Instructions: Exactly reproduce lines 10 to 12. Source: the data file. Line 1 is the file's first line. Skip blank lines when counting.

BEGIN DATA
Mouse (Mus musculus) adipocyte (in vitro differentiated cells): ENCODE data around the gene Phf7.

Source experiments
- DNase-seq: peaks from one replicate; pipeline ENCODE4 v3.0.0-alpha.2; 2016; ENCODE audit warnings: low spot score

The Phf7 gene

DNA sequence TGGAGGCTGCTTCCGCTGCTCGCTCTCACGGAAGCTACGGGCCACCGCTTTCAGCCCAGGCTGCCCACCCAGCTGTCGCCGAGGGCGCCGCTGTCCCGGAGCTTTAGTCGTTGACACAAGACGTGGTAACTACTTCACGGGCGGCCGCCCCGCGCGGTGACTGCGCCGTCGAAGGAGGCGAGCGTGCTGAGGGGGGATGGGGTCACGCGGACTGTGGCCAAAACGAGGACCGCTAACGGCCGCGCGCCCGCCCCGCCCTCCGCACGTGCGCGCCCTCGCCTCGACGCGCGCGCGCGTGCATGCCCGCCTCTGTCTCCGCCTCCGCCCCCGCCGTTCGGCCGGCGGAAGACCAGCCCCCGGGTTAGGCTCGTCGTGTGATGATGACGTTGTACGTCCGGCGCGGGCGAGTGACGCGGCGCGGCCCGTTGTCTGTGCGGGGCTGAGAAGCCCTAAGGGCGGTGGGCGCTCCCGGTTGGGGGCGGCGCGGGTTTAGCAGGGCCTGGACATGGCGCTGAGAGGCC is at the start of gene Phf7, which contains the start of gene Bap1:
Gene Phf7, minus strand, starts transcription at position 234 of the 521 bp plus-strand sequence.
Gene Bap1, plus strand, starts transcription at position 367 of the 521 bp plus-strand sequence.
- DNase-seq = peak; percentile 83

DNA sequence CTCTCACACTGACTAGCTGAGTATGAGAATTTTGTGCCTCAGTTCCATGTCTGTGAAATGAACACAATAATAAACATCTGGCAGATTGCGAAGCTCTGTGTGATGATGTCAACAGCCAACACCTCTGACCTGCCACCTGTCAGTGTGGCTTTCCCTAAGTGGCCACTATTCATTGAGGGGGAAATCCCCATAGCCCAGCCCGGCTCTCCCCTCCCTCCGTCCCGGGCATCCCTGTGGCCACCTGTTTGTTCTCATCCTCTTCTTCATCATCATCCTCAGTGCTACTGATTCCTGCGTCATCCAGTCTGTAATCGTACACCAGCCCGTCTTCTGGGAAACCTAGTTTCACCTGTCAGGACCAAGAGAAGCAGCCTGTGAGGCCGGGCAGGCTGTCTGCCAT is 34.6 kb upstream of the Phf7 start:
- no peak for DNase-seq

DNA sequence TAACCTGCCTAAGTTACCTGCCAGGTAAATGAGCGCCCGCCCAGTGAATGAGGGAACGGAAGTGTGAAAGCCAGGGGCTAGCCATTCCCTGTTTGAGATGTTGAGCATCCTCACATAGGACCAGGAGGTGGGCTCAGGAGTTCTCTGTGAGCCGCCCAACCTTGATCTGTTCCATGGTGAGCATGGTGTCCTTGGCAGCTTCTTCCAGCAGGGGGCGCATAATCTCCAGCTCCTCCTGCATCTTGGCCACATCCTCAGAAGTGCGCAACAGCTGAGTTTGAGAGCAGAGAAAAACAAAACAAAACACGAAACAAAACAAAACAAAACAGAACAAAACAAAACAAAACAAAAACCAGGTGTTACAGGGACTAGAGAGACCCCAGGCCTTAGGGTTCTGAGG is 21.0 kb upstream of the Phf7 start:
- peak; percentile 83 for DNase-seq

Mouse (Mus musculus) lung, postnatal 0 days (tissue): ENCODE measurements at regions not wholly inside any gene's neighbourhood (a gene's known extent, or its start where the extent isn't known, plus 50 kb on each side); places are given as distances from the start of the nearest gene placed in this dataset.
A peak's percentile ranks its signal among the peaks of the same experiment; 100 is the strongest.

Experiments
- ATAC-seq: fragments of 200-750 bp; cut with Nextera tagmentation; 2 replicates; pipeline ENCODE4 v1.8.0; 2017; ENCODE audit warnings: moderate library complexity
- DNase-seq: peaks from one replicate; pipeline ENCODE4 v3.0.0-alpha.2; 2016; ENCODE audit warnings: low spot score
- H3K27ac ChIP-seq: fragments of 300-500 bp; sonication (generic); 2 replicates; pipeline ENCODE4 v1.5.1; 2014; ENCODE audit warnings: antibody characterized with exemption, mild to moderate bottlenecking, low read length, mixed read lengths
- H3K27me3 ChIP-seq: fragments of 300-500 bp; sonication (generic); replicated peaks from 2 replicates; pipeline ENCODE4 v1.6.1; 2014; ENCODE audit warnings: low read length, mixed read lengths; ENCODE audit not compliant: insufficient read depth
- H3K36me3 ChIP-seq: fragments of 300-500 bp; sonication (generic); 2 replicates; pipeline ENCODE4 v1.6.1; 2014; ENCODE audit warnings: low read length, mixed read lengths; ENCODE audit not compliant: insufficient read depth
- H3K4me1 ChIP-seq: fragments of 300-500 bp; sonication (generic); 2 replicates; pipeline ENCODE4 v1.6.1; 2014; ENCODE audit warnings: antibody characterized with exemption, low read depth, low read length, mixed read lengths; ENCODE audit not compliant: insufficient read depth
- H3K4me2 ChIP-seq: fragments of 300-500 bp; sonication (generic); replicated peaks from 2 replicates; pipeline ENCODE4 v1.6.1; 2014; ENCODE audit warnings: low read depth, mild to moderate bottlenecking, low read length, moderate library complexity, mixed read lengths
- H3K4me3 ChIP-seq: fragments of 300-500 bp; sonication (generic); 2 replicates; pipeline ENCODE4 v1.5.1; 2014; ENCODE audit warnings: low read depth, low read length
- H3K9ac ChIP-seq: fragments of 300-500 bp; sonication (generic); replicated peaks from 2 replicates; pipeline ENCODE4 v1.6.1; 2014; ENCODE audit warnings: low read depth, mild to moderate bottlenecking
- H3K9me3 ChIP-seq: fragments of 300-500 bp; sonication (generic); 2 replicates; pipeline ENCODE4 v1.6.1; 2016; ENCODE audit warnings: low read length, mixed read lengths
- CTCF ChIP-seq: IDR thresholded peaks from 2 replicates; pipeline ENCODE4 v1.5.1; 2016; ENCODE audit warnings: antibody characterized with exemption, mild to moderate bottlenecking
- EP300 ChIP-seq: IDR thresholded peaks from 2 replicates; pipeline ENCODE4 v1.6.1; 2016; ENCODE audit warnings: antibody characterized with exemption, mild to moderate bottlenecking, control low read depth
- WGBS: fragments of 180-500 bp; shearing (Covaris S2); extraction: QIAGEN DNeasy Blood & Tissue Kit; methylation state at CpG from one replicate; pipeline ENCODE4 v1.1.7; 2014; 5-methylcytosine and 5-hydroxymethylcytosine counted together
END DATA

- no peak for DNase-seq

DNA sequence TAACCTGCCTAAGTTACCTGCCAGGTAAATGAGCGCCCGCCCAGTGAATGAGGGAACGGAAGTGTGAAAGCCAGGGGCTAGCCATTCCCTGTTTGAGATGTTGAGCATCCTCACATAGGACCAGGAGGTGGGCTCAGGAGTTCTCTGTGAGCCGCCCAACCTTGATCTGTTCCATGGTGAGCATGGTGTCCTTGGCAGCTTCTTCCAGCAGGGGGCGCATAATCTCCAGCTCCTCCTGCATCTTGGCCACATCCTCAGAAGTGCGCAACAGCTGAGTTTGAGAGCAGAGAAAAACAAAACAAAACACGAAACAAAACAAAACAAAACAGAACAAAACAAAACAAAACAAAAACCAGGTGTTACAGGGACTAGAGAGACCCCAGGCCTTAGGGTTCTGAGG is 21.0 kb upstream of the Phf7 start:
- peak; percentile 83 for DNase-seq